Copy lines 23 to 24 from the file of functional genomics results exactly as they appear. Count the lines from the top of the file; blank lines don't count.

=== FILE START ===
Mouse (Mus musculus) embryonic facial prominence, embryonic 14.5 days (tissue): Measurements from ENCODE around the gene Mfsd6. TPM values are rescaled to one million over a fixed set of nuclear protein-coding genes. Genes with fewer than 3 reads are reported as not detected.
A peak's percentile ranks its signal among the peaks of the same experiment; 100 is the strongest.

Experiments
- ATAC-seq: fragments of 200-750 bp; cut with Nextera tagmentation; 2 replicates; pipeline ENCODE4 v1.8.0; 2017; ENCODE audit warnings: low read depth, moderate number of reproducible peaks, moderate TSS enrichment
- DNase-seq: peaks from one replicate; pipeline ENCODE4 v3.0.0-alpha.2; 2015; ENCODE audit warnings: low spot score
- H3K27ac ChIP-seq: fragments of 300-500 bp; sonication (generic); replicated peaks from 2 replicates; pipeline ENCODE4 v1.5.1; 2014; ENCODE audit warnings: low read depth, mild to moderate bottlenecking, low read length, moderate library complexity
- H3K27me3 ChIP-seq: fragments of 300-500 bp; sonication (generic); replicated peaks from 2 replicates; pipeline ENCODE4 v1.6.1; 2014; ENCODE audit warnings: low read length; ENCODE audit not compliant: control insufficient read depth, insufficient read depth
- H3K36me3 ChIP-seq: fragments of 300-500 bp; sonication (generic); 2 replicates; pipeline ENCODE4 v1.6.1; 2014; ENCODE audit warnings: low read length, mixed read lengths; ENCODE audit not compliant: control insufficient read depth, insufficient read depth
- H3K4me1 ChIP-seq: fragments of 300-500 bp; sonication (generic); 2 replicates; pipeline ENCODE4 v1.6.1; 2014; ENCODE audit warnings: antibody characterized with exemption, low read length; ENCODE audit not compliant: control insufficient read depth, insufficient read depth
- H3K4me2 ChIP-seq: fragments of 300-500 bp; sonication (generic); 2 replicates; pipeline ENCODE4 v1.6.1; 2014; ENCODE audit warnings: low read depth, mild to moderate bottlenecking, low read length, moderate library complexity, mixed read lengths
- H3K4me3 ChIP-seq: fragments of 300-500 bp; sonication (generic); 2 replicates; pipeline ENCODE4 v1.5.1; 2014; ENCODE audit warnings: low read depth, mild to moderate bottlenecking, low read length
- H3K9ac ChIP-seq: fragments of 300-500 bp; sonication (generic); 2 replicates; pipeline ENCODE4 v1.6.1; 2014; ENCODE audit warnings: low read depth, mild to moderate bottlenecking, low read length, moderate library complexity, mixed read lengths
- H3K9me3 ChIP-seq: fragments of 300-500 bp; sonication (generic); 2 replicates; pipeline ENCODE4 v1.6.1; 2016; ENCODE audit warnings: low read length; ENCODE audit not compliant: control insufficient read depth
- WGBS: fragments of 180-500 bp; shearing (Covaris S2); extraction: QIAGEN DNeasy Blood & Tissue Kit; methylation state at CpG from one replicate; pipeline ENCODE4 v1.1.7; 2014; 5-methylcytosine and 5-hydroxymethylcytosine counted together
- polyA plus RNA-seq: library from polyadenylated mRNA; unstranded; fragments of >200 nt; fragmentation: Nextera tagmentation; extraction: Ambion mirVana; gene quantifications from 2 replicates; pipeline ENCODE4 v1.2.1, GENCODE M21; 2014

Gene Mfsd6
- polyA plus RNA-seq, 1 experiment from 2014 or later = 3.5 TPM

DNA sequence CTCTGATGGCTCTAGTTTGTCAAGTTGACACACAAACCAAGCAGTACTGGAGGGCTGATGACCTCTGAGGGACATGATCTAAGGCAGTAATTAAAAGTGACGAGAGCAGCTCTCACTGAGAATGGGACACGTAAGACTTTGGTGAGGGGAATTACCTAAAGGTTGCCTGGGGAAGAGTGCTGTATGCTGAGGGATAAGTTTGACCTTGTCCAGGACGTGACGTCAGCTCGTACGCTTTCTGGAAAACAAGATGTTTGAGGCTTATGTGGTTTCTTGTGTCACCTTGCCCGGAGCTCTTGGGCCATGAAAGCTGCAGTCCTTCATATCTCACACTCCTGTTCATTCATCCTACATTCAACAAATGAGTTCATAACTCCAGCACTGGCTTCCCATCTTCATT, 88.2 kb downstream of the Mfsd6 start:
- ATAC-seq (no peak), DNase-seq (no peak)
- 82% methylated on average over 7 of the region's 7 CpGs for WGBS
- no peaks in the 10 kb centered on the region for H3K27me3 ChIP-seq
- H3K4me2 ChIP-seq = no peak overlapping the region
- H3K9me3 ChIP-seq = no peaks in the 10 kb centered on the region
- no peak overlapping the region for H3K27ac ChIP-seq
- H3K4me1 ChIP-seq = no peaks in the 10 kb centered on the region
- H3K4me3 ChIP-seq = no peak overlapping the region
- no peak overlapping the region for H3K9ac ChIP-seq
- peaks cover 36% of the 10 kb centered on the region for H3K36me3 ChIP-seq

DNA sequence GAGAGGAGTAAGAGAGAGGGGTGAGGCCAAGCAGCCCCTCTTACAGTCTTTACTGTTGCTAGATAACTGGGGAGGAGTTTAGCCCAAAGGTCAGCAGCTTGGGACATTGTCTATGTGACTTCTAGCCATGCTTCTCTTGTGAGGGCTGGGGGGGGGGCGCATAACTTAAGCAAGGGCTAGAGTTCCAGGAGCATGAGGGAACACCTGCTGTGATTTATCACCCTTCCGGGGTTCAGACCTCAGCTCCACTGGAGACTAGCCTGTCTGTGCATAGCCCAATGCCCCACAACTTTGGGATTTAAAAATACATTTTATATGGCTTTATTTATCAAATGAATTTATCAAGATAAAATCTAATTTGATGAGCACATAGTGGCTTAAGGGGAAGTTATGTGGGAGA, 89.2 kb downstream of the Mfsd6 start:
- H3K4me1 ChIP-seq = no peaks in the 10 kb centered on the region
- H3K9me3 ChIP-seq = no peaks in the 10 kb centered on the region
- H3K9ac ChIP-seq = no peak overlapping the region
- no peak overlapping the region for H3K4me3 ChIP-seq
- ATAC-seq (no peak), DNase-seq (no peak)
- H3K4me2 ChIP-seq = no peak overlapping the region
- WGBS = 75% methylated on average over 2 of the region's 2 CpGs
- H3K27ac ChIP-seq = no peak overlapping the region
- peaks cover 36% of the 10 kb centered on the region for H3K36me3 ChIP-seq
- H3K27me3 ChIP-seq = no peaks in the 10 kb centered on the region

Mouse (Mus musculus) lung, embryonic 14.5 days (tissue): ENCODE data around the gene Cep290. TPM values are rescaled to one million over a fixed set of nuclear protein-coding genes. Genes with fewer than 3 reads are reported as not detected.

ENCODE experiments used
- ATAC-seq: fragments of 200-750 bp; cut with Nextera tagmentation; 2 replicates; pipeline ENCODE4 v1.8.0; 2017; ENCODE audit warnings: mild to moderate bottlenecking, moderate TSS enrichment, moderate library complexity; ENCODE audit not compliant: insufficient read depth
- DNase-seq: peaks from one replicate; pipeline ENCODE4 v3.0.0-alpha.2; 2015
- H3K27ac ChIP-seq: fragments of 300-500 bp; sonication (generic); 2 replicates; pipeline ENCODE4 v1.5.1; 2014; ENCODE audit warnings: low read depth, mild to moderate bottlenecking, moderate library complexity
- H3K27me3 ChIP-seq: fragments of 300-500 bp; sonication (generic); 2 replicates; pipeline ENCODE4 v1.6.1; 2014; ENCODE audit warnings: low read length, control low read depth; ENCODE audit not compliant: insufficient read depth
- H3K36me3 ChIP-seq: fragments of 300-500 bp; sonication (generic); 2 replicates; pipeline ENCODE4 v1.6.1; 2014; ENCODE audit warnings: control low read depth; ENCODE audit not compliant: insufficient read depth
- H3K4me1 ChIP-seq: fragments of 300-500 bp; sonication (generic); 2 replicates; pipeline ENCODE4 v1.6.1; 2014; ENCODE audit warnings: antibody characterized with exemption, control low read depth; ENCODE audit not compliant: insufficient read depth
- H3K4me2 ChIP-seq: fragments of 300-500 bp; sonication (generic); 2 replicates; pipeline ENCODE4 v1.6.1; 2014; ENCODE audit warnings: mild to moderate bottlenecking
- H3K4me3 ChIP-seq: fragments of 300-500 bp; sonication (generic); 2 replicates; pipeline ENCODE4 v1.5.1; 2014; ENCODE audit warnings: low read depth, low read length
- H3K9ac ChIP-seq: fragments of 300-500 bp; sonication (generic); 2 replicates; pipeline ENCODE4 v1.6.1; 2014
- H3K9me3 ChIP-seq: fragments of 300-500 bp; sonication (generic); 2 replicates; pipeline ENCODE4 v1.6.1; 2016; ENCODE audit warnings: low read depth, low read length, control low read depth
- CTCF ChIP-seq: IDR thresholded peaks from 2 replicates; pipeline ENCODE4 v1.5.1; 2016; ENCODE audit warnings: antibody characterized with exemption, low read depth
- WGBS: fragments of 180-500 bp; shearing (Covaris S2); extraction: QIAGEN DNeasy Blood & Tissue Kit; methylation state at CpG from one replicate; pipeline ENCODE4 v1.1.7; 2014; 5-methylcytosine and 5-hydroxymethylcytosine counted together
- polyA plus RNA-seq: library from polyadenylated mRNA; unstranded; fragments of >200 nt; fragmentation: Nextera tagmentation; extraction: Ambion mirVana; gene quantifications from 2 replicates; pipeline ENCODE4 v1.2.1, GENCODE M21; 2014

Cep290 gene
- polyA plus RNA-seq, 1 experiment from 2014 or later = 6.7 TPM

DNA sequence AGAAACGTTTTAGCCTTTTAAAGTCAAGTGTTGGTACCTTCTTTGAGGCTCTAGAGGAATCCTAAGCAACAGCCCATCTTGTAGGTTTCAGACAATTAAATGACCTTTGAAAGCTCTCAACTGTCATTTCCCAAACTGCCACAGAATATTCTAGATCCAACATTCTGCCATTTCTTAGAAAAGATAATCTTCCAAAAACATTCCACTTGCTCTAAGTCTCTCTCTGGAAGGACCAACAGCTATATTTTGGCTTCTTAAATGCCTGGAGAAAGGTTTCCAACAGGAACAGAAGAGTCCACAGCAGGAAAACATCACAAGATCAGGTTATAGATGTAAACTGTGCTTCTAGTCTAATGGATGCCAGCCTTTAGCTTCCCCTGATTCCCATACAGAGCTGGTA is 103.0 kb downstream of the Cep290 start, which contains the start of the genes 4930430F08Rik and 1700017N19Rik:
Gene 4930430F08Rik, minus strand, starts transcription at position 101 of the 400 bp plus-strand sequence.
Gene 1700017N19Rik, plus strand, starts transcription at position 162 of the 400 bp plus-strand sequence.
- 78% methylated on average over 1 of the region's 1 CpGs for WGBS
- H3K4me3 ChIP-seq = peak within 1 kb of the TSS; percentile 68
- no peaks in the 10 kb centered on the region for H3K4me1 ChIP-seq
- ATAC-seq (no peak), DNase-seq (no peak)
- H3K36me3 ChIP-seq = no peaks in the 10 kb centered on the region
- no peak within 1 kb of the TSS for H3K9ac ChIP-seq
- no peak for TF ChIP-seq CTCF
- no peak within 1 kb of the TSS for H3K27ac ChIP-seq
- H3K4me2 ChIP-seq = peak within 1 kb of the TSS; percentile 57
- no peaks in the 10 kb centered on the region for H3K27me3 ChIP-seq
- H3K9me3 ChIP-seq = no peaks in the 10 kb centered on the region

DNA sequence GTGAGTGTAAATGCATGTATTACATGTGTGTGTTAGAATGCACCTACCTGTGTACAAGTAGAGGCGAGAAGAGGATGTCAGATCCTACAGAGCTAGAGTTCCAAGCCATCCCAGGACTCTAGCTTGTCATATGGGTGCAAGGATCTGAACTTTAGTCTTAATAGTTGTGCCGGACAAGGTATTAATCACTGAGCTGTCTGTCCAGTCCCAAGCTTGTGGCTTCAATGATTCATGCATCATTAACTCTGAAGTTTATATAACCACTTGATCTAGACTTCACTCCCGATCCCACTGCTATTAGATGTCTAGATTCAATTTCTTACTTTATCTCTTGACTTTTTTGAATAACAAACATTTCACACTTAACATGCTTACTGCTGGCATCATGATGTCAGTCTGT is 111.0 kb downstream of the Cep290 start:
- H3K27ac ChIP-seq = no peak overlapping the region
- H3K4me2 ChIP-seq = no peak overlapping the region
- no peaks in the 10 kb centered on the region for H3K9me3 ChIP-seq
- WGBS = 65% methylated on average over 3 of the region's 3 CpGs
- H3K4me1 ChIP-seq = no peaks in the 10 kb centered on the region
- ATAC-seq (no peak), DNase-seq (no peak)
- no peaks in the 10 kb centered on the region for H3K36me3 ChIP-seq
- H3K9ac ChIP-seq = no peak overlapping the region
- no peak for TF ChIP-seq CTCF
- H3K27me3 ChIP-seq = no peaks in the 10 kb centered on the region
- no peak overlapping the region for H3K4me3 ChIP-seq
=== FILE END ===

- H3K9me3 ChIP-seq = no peaks in the 10 kb centered on the region
- no peak overlapping the region for H3K27ac ChIP-seq